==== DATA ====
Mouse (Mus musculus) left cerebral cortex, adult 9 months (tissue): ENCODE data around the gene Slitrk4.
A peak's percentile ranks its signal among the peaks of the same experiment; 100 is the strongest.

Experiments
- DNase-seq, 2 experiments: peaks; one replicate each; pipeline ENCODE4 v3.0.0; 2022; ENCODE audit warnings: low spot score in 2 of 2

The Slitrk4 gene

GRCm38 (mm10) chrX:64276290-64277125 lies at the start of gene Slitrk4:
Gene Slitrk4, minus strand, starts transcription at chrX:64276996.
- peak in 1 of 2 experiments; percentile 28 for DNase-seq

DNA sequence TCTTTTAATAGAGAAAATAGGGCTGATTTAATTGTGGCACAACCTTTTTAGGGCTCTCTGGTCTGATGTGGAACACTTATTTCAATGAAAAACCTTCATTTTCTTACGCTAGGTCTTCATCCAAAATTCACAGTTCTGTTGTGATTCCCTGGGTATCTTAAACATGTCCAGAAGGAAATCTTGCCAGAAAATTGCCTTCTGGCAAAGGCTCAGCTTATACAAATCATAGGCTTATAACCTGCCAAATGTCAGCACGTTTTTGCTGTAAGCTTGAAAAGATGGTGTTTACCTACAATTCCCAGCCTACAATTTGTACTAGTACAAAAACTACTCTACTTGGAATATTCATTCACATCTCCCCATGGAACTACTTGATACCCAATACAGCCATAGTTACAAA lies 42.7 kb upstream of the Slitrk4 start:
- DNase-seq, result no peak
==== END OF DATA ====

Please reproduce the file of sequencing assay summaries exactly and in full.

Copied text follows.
Mouse (Mus musculus) left cerebral cortex, adult 9 months (tissue): ENCODE data around the gene Slitrk4.
A peak's percentile ranks its signal among the peaks of the same experiment; 100 is the strongest.

Experiments
- DNase-seq, 2 experiments: peaks; one replicate each; pipeline ENCODE4 v3.0.0; 2022; ENCODE audit warnings: low spot score in 2 of 2

The Slitrk4 gene

GRCm38 (mm10) chrX:64276290-64277125 lies at the start of gene Slitrk4:
Gene Slitrk4, minus strand, starts transcription at chrX:64276996.
- peak in 1 of 2 experiments; percentile 28 for DNase-seq

DNA sequence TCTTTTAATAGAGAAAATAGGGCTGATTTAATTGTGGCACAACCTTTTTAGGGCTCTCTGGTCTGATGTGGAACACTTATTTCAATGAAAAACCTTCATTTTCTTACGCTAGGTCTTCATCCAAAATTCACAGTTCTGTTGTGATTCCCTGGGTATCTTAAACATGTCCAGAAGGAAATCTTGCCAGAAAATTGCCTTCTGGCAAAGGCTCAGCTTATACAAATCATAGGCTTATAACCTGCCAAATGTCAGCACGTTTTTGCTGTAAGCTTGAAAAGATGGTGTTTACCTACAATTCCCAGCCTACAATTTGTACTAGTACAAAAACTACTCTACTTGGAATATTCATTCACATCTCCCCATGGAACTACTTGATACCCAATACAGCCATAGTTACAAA lies 42.7 kb upstream of the Slitrk4 start:
- DNase-seq, result no peak